“Let us sacrifice our today so that our children can have a better tomorrow”. A. P. J. Abdul Kalam (former President of India)
Climate change. Student debt. House prices rising year on year. The future for today’s young people presents challenges that previous generations were fortunate not to face. It is understandable, therefore, that parents want to smooth the way for their descendants. And unlike past generations, many people now are in a position to pass on a considerable legacy to their children and grandchildren.
In 1850 only around 15% of adults who died had enough wealth to leave an inheritance; most people died with nothing or they were in debt. By the mid-1930s, that proportion increased to approximately 23% of dying adults. Research[CM1] by HSBC shows that by 2013, two-thirds of people expected to leave an inheritance, mainly thanks to the dramatic rise in property prices.
The question now is – what is the best way to protect wealth to ensure it benefits family members and is not diluted through divorce or Inheritance Tax (IHT)? And for those receiving an inheritance from their parents (the average age of a beneficiary is now between 55-64[CM2] ), what is the best way to protect this windfall?
Speaking to the founding partner of Solomons Solicitors, Paul Solomons, it is clear there are several actions people can take if they want to ring-fence their property and assets so future generations can benefit from them. One little known solution is to form a company in which to place the inheritance
“If you inherit a substantial amount, say a few hundred thousand pounds, and are a high rate taxpayer, forming a company makes good sense. For example, if you wish to purchase a second home with the inheritance so you can earn income from the rent upon retirement, doing so through a company means interest payments on the mortgage can be deducted prior to corporation tax being calculated. If you purchase the property as an individual, tax is charged on the entire rental income amount”.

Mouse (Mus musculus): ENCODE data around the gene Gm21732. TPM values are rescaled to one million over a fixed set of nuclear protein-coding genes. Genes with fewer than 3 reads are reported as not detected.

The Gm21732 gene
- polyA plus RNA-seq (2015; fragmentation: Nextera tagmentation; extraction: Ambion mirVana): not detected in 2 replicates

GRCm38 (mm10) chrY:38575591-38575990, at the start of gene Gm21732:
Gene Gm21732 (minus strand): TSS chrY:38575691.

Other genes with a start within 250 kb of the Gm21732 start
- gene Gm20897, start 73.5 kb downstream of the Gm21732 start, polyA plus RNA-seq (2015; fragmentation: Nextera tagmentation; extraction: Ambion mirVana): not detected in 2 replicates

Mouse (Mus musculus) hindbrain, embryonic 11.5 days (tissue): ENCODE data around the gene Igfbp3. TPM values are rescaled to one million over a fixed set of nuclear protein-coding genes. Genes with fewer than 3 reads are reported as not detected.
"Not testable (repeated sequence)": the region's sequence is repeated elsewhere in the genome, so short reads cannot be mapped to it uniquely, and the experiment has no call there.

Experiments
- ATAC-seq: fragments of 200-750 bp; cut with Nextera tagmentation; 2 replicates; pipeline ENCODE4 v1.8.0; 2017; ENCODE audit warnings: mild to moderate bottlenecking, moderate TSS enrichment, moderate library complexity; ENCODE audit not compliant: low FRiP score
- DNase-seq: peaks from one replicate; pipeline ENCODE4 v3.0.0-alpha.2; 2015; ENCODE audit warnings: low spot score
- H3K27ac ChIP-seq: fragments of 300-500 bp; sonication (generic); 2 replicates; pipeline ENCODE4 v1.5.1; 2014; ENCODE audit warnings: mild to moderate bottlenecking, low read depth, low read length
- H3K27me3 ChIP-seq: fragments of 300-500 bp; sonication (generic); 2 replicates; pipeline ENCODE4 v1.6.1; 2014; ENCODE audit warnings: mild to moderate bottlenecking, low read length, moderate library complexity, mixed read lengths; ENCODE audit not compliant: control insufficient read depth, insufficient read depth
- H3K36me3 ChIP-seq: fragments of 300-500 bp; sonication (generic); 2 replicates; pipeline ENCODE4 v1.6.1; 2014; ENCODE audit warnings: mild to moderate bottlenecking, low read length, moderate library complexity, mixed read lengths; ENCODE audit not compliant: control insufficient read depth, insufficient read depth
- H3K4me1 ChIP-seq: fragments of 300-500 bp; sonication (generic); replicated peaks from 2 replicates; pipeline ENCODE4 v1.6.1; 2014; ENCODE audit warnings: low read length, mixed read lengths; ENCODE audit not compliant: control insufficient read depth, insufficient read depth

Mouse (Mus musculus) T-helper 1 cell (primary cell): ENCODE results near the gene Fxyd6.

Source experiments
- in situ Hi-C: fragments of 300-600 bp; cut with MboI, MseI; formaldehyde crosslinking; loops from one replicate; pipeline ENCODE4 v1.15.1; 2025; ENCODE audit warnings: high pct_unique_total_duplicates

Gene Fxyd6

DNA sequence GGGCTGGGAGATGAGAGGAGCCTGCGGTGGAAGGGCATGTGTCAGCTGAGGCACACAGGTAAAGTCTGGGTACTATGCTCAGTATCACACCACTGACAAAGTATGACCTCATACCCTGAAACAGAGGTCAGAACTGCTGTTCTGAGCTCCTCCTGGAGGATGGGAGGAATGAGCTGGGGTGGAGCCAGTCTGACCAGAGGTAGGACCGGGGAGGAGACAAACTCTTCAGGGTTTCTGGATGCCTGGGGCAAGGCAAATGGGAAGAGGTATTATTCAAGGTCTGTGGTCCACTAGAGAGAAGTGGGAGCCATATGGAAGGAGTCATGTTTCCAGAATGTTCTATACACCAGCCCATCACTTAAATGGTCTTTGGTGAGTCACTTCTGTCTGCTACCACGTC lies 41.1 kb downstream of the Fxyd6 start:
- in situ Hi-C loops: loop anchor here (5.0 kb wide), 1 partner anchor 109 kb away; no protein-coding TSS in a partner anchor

Trusts offer another option for Estate Planning, although they can incur high costs. Again, in the case of a received inheritance, money to purchase a buy to let can be borrowed from the Trust rather than a lending institution. Trusts also provide greater flexibility on how you arrange your affairs. For example, you can choose to set up an Interest in Possession Trust which provides Beneficiaries with income from the capital held in the Trust, but it does not allow the capital itself to be sold.
Paul states “Trusts ensure that any money you inherit remains outside of your own estate for Inheritance Tax purposes”.
A common question asked by people who have excess money in later life is how to prevent their property and assets being used to pay for care should they need it. Paul cautions that great care has to be taken to ensure there is no question of “deliberate deprivation”; in other words, setting up a Trust or gifting money for the obvious purpose of depriving the relevant local authority of money to pay for your care. One increasingly popular solution to this challenge is to review your Estate Planning arrangements well before you reach an age where care may be required, i.e. in your 40s or 50s.
Trusts are also often used to protect the family home. Paul states that couples who are listed as joint tenants on the title can change to being tenants in common in equal shares. Each spouses’ Will can then place their individual half in Trust after death. This means that only half the property can be sold for care requirements.
Leveraging the benefits of seeking wealth p rotection and legal advice early on in life can be highly advantageous. On the contrary, leaving Estate Planning until later in life can result in Trusts being set aside by local authorities and your legacy being decimated by tax bills and claims by those outside of your direct descendants.
If you would like help with any aspect of Wills, Estate Planning, Power of Attorney, or any other matter, please contact us on 01202 802 807 to make an initial appointment with one of our expert Solicitors, Alexandra Livesey or Paul Solomons.